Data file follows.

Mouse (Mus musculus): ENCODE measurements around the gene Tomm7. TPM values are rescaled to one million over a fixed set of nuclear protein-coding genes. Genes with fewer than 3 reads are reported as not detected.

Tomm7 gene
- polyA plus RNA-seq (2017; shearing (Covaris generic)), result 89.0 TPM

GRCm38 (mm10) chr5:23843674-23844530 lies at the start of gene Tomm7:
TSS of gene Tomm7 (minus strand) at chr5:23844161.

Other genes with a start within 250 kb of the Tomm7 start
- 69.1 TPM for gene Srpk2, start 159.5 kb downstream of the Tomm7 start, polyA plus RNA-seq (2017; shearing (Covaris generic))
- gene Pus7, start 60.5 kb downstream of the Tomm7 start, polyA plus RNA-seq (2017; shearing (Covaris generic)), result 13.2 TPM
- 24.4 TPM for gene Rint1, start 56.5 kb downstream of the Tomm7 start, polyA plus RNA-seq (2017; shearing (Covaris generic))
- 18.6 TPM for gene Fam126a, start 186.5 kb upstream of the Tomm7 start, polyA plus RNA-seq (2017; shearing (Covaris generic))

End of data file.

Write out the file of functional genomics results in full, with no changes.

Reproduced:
Mouse (Mus musculus): ENCODE measurements around the gene Tomm7. TPM values are rescaled to one million over a fixed set of nuclear protein-coding genes. Genes with fewer than 3 reads are reported as not detected.

Tomm7 gene
- polyA plus RNA-seq (2017; shearing (Covaris generic)), result 89.0 TPM

GRCm38 (mm10) chr5:23843674-23844530 lies at the start of gene Tomm7:
TSS of gene Tomm7 (minus strand) at chr5:23844161.

Other genes with a start within 250 kb of the Tomm7 start
- 69.1 TPM for gene Srpk2, start 159.5 kb downstream of the Tomm7 start, polyA plus RNA-seq (2017; shearing (Covaris generic))
- gene Pus7, start 60.5 kb downstream of the Tomm7 start, polyA plus RNA-seq (2017; shearing (Covaris generic)), result 13.2 TPM
- 24.4 TPM for gene Rint1, start 56.5 kb downstream of the Tomm7 start, polyA plus RNA-seq (2017; shearing (Covaris generic))
- 18.6 TPM for gene Fam126a, start 186.5 kb upstream of the Tomm7 start, polyA plus RNA-seq (2017; shearing (Covaris generic))